One morning last week, I lay snuggled under my warm duvet, scrolling through Facebook. The feed looked very different from the usual photos of friends’ children and stories about the state of the journalism industry. Instead, the top three items were livestreams from Iraq, where a battle to free the city of Mosul from ISIS is underway.
I flashed back to the spring of 2003, when Operation Iraqi Freedom was in full swing. I distinctly remember switching on one of the cable channels and being transfixed by a live shot of a town square somewhere in Iraq. The caption explained that US forces were trying to capture an active sniper somewhere in the vicinity. On the screen, I could hear shots being fired and see soldiers running. I remember telling myself to switch off the TV as questions swirled: Was I about to see someone die on live television? How long was the delay? Did the channel have ability to kill the stream if something terrible happened?
Watching the livestreams from Mosul on Facebook conjured the same fears. The streams were rebroadcast, unedited, by Channel 4 News, Russia Today and Al Jazeera from the same outlet, Rudaw, the Kurdish News agency. The identical footage, embedded in the Facebook pages of these outlets, were the top three items in my feed.
Jon Laurence, the digital editor at Channel 4 News told the Guardian last week that the outlet was ready to kill the livestream at any time, using the same safeguards they use for the main television broadcasts. He was clear that they were using identical standards they apply elsewhere.
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Yet, seeing Mosul on my feed felt jarring—and such images are here to stay. On Friday, Facebook announced that graphic content that is newsworthy will be allowed on Facebook, partly in response to the napalm girl controversy. But Facebook Live is still a relatively new technology, and experimenting with how to present such content. There are three features I expect will change on Facebook Live in the coming months.
First, as Harriet Salem’s powerful screenshot on Twitter shows, Facebook reactions do not always work. In certain situations, the emoticons floating across the screen are inappropriately cartoonish.
— Harriet Salem (@HarrietSalem) October 17, 2016
We’ve already seen some examples of the way live streaming has been used for serious and often graphic events, from Lavish Reynolds’s livestream of Philando Castile’s death to the aftermath of an explosion in Bangkok and the shootings at a Munich shopping center in July. It doesn’t matter if it’s Periscope’s bubbling hearts, or the floating Facebook emoticons, there should be an easy way of turning them off for certain live streams. This should be on the agenda at both Twitter and Facebook.
Secondly, there were an incredible number of comments—Channel 4 News had over 10,000 alone. Some were thoughtful and well argued, but many included racist and inflammatory language about Muslims, Jews, and Kurds. Until the technology can effectively support live, high-volume moderation, we’re going to see problems for news organizations that host this type of content.
For example, during the Dallas police officer shooting in July, commenters were posting information that placed the police in danger by noting their positions, as well as naming potential suspects and victims. News organizations have faced moderation challenges since the beginning of online comments, but nothing at the scale of live messages when people are reacting directly to what they’re seeing. Changing this will require a willingness from news organizations to provide resources for adequate moderation staff.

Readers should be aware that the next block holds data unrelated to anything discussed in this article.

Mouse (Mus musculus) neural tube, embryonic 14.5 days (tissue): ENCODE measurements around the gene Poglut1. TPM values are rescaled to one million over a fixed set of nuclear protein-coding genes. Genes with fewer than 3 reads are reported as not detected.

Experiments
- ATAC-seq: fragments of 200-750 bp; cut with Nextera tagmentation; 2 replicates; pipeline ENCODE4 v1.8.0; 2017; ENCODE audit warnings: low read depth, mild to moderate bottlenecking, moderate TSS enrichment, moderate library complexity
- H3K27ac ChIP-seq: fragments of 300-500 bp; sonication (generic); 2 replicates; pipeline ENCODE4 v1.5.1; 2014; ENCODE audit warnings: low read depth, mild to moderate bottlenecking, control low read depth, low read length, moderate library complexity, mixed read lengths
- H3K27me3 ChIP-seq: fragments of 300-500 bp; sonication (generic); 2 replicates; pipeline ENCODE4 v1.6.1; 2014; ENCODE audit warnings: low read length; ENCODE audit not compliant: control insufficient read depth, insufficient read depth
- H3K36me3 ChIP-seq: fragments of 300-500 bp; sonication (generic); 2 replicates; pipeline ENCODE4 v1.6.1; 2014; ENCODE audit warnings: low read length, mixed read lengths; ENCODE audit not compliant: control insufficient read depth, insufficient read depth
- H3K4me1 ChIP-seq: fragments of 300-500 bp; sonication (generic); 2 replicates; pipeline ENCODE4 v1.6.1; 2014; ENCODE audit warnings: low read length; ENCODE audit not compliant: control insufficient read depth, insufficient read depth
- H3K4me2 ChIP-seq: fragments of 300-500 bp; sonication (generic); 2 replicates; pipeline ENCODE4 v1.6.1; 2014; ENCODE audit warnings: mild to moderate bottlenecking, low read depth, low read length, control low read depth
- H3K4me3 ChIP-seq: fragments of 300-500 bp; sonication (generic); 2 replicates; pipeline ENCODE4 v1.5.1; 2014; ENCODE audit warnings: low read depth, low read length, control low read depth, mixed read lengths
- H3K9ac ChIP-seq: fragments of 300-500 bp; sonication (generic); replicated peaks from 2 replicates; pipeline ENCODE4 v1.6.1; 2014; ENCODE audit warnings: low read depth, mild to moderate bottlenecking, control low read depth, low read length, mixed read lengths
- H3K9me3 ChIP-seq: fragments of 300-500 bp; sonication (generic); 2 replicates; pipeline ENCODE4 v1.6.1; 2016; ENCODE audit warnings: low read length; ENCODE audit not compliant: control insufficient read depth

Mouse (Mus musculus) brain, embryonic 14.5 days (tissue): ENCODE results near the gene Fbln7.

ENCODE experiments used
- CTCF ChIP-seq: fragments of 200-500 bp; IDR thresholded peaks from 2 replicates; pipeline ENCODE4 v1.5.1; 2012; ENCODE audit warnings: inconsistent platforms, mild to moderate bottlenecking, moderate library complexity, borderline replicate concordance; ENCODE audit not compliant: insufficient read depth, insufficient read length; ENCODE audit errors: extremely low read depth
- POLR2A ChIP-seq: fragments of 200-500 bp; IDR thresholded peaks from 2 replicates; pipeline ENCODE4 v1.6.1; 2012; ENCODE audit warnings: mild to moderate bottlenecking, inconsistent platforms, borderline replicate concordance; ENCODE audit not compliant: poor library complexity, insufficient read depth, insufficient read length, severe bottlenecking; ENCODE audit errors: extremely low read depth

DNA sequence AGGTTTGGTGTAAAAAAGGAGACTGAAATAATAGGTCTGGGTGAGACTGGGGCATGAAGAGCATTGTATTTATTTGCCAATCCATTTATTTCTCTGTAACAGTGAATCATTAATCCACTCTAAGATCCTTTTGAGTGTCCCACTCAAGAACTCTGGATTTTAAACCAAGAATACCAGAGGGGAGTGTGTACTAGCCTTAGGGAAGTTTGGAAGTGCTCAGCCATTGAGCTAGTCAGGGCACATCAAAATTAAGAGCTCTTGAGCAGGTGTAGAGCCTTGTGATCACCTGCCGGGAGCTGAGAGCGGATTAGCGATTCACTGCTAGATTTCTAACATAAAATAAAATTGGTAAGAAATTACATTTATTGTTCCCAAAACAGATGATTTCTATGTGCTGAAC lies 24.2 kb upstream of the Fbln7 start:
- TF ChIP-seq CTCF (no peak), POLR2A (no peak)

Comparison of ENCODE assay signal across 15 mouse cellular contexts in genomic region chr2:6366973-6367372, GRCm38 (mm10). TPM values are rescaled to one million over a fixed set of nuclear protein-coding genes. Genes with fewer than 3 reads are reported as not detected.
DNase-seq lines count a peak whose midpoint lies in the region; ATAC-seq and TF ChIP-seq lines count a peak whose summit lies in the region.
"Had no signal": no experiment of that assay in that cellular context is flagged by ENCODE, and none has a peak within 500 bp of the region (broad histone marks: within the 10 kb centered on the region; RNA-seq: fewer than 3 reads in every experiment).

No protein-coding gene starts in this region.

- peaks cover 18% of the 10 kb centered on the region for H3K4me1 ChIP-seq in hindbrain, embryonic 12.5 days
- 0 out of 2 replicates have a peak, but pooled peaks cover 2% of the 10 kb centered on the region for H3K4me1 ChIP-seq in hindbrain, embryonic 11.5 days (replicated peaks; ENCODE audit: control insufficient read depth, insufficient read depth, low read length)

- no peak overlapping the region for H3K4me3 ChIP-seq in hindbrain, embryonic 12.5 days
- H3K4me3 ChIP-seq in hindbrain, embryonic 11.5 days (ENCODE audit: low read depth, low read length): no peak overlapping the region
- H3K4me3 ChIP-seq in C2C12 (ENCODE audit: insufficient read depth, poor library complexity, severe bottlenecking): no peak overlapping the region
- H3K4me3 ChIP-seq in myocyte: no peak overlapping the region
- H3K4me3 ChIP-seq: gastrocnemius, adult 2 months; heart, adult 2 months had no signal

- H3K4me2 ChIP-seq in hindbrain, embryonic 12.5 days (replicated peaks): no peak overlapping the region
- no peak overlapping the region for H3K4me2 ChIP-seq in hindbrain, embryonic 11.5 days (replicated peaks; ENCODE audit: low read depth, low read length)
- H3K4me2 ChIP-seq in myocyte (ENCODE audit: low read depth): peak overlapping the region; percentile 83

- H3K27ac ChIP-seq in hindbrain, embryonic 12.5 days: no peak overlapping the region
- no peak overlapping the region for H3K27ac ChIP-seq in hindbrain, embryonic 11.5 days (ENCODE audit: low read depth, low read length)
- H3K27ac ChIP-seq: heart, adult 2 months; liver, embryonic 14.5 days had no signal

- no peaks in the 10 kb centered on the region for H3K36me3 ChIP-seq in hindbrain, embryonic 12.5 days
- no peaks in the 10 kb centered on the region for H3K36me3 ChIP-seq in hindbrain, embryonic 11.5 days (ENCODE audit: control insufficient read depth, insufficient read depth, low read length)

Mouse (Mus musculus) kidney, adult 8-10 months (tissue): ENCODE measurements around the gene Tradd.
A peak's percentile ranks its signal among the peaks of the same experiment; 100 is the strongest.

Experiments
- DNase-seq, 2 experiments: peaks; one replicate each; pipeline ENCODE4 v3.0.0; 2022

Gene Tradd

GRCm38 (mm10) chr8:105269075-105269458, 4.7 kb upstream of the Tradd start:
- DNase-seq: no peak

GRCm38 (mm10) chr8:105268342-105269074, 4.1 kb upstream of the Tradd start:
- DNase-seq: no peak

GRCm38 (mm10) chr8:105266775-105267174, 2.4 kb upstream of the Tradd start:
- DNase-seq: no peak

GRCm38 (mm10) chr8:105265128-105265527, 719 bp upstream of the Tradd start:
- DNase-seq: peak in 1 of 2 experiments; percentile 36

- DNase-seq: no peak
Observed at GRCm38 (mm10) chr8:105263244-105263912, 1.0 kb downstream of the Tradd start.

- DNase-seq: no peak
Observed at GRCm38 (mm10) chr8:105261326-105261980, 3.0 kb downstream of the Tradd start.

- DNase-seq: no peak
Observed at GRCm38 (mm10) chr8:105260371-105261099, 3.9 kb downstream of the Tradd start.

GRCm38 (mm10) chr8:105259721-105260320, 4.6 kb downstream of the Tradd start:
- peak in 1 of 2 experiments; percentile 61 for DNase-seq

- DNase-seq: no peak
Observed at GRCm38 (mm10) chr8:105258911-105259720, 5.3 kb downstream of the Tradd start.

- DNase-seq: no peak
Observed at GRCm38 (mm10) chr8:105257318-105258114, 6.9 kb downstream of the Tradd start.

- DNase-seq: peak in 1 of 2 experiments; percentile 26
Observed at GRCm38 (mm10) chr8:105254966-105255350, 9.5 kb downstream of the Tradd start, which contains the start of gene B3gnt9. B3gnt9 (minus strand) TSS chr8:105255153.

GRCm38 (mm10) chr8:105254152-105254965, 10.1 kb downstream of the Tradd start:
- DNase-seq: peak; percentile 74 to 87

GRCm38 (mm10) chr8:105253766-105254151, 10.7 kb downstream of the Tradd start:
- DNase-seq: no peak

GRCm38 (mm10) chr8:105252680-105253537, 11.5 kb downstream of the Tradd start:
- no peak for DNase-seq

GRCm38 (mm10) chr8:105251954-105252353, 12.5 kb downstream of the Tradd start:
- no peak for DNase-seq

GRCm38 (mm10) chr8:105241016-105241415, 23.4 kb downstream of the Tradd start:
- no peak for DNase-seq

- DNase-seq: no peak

Finally, the relationships we have with our phones are significantly more intimate than those we have with other devices, both because of their size and because we spend so much time scrolling through our social feeds on them. The headline on this CBC article sums it up for me: “Puppies, selfies, corpses.” It’s the juxtaposition of the mundane with the graphic that is so disconcerting. It is difficult to process the latest viral video of a cute baby alongside live footage from a war zone, particularly on a small screen that we must hold close to our eyes.
Seeing graphic imagery when we’re not prepared for it is not the same as watching a television news bulletin we have deliberately chosen to consume. There is evidence that people do not want to access unexpected images in these spaces. The fact that articles explaining “how to turn off autoplay on Twitter and Facebook” went viral in the hours after the shooting of the two Virginia TV journalists last August is testament to this. The power and the ultimate challenge of Facebook Live is that it plays in front of you before you have a chance to think about whether or not you want to see it.
Facebook may not be a place where people want to watch an armed offensive unfold. It should be up to the user to decide. I expect that over the next 6 months, we’ll see features to give news organizations more control over flagging live videos that include events that could unexpectedly include graphic footage, more control over managing a delay, the ability to turn off emojis, and that will support more sophisticated comment moderation technology. But ultimately, users need more control over what they see.
Live streaming isn’t going anywhere. The technology will continue to host photos and video from family get-togethers, school performances, and sporting achievements, bringing pleasure to millions. But it is how the platforms respond to the challenges posed by serious events that will test how seriously they take their role within the news ecosystem.
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